DANCE • Is used to communicate, comprehend, shape, and make meaning • Is innate; self-expression through movement is intrinsic to existence as humans and exists in all cultures and places • Provides means for kinesthetic learning and communication • The dance program develops creativity, problem-solving, self-discipline, and focus, and helps people connect to one another
MUSIC • Is deeply embedded in human existence • Is fundamental to creating and communicating meaning • Provides a primary means for learning about ourselves and others • The music program develops musical literacy and relies on processes of creating, performing, and responding to develop understanding
THEATRE ARTS • Is a primary way that children learn about life; social pretend play is used to make sense of the world • Students come equipped with rudimentary skills as playwrights, actors, designers, directors, and audience members • The theatre arts program integrates multiple aspects of the art form including script writing, acting, designing, directing, researching, comparing art forms, analyzing, critiquing, and understanding context
VISUALARTS • Is innate in every society • Provides a multi-sensory means to communicate symbols and values • Is a multi-faceted creative process which includes the development of perceptual awareness and the ability to use materials expressively • The visual arts program is designed to develop visual literacy by promoting fluency in various modes of visual communication
INTENT: Students should know and be able to… • communicate at a basic level in the four arts disciplines; • communicate proficiently in at least one art form; • develop and present basic analyses of works of art; • recognize and appreciate exemplary works of art; • relate various arts concepts, skills, and processes within and across disciplines.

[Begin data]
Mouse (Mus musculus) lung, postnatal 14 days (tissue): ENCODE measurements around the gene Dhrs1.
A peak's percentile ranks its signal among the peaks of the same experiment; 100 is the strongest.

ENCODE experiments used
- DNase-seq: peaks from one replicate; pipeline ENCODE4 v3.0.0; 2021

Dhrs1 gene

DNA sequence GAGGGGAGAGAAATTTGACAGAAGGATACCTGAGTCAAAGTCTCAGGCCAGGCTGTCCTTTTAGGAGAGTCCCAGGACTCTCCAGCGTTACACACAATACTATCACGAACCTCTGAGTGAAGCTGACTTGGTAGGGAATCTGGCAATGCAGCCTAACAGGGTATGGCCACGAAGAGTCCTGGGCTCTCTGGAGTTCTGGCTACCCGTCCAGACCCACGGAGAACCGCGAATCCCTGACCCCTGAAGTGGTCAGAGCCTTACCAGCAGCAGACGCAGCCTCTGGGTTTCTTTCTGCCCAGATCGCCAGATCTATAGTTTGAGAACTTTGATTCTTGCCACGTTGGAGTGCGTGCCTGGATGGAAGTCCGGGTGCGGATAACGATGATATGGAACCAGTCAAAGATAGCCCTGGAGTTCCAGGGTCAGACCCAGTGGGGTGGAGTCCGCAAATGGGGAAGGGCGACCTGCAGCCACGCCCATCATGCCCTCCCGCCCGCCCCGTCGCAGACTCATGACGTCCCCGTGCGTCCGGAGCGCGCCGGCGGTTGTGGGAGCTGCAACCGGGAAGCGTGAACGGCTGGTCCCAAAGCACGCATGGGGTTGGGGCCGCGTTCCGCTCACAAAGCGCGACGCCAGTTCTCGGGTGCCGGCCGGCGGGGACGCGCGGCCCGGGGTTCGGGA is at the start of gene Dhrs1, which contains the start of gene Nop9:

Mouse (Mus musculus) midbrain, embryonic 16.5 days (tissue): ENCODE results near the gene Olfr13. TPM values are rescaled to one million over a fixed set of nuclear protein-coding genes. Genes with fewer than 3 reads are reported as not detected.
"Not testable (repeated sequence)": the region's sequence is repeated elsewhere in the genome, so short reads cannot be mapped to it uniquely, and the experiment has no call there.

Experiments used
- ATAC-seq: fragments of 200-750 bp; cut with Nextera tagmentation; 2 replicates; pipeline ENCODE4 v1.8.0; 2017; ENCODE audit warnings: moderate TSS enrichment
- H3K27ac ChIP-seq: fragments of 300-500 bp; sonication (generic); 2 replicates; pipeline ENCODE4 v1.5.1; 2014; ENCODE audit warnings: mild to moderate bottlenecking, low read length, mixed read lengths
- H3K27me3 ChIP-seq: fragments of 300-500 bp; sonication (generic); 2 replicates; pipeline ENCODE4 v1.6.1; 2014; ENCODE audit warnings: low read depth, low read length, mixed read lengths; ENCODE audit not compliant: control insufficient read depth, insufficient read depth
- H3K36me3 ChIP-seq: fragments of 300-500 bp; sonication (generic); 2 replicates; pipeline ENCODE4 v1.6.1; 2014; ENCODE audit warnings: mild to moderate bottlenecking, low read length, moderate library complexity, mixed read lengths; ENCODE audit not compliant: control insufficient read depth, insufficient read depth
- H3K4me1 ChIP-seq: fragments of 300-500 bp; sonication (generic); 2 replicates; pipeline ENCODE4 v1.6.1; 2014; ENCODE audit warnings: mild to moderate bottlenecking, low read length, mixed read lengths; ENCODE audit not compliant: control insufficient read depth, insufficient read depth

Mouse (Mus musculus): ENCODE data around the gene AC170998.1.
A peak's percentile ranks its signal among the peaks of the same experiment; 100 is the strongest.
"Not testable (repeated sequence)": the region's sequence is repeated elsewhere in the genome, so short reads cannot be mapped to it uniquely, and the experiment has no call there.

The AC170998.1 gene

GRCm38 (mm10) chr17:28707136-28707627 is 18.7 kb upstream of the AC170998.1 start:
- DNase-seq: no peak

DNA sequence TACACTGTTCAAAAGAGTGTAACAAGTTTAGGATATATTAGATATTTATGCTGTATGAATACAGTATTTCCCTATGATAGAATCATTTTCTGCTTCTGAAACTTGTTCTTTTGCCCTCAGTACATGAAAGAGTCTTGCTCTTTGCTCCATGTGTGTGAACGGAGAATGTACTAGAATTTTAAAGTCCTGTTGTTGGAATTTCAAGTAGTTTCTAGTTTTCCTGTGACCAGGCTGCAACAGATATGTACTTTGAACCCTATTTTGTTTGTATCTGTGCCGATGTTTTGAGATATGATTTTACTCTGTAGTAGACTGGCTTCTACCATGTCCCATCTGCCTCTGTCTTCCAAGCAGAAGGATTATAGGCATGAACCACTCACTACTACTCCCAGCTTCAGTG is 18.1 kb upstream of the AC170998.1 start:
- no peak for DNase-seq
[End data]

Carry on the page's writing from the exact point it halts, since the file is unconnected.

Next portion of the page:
FEATURES • Communicating and developing literacy; • Thinking creatively and critically, and solving artistic problems; • Understanding the arts in relation to history, culture, heritage, ideas, and lifelong learning; (continued)
FEATURES • Connecting learning within each arts discipline and to life beyond school; • Understanding and appreciating world cultures and historic periods; • Addressing 21st Century Themes and Skills.
ES Components • [ES] - Essential Standards (<10) • [COs] - Clarifying Objectives (approximately 2-5 per ES) • [APs] - Assessment Prototypes (samples) • Strands: • Organization • Common threads of understanding • Learning Progression: • K-8 Grade Levels • HS Proficiency Levels • Organized to embed multiple entry points
ES Format • Grade/Proficiency Level • Strand • ES Number • Clarifying Objectives(with corresponding numbers per ES)
ES Format: Arts Education 6.ML.3.1: Produce short rhythmic improvisations using a variety of traditional and non-traditional sound sources. Example: • KEY: • 6 = Grade 6 • ML = STRAND (Musical Literacy) • 3 = Essential Standard ML3: Create music using a variety of sound and notational sources. • 1 = Clarifying Objective number 1 aligned to ML3
Arts Education • Four separate courses of study: • Dance • Music • Theatre Arts • Visual Arts • Aligned with National Standards • 21st Century Skills embedded throughout
Arts Education • Use of RBT verbs (one verb per objective) • Common clarifying objectives regarding history and culture, aligned with Social Studies curriculum, for all arts disciplines • Assessment: included and aligned
Arts Education • Sequencing and Progression: • Articulated K-12 with multiple entry points embedded • Organized grade-by-grade (K-8) and by proficiency level (9-12) • Student Profile • Policy implications (honors)
HS Proficiency Levels Note: students of various proficiency levels may be served within the same class or course.
Dance Strands • Creation and Performance (CP) • Dance Movement Skills (DM) • Responding (R) • Connecting (C)
Music Strands • Musical Literacy (ML) • Musical Response (MR) • Contextual Relevancy (CR)
Theatre Arts Strands • Communication (C) • Analysis (A) • Aesthetics (AE) • Culture (CU)
Visual Arts Strands • Visual Literacy (V) • Contextual Relevancy (CX) • Critical Response (CR)